Carrying my glass of uniqueness, I wandered along the treks of Chele La pass to enjoy this slice of heaven. I found a peaceful spot, sat there and started contemplating about my job, hobbies and life in general. The thing about natural beauty and peace is that, it will force you to introspect and make you melancholic. Some deep thoughts later I decided to go search Pema and begin our journey back to Paro.
The lush green valley was now awash with bright sunshine bringing out the hues of greens in the vegetation. On the outskirts of Paro city I was greeted by the sight of three clear rainbows. Until my visit to Bhutan I had never seen more than one at one time and seeing three rainbows at once fascinated me. This called for pictures and Pema got busy clicking.
It was around 2 by the time I reached Paro and Pema suggested that I could have late lunch at a local restaurant that he suggested. I went there to have lunch and after my mouth burning experience of Ema Datshi, I decided to go for mixed vegetable datshi with sticky red wild rice. This dish was mildly spicy and very very tasty. I loved the cheese flavour with rice and vegetables. To this date I cook this dish at my place as it is yummy, easy, tummy filling and protein rich at the same.
Lunch restaurant was located in Paro market and after lunch I started wondering in the market to get a feel of the local city. To know more about my shopping experience and tips, you will have to read my next blog. After wandering in the local market and interacting with locals I decided to head back to my hotel as I was feeling sleepy after all the rigour of the past days.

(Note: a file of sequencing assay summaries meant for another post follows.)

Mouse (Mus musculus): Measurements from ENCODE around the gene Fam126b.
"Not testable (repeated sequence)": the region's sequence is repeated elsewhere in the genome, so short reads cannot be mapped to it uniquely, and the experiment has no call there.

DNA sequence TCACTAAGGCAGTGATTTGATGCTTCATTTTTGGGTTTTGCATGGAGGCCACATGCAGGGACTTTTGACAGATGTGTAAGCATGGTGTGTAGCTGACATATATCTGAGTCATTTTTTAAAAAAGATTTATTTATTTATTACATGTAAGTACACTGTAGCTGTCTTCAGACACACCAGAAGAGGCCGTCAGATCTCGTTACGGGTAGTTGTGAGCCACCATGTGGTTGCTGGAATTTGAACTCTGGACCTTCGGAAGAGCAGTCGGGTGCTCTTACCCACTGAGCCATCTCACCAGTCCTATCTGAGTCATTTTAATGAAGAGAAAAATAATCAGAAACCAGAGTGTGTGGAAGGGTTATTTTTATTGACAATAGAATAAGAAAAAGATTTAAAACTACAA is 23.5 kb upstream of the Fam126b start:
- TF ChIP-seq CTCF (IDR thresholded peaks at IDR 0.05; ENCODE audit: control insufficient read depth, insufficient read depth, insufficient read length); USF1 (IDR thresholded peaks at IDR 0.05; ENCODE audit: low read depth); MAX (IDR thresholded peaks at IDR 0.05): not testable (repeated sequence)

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Upon reaching my hotel, I was informed at the reception that they had arranged traditional Bhutanese dance programme for all the guests. With that information I headed to my room for some quiet time and nap before dinner. I must say Bhutan air, food and atmosphere will cure of insomnia because any time of the day I am sleeping like a baby. After an hour of rest, I headed down for dinner and folk dance programme.
The music was really calming and the dragon dance brought the inner Game of Thrones fan in me. There were other fellow Guajaratis staying at the hotel and we all observed that the footwork done by the folk dancers was very similar to Gujarati folk dance ‘Garba’. Nothing can unite Gujaratis like ‘Garba’, and we took it upon ourselves to teach them few Garba steps and also introduced them to Gujarati folk music. This led to all of us making merry and dancing and spending an energetic evening.
Tired, happy, energized and sad that my stay in Bhutan was coming to an end, I went to my room to pack and get ready for my early morning flight back to India. In my next blog post I will highlight some interesting observations about Bhutan, an ideal itinerary for a 7 day Bhutan trip, packing tips and most importantly shopping tips and tricks to make your trip to Bhutan as easy and enjoyable as mine has been.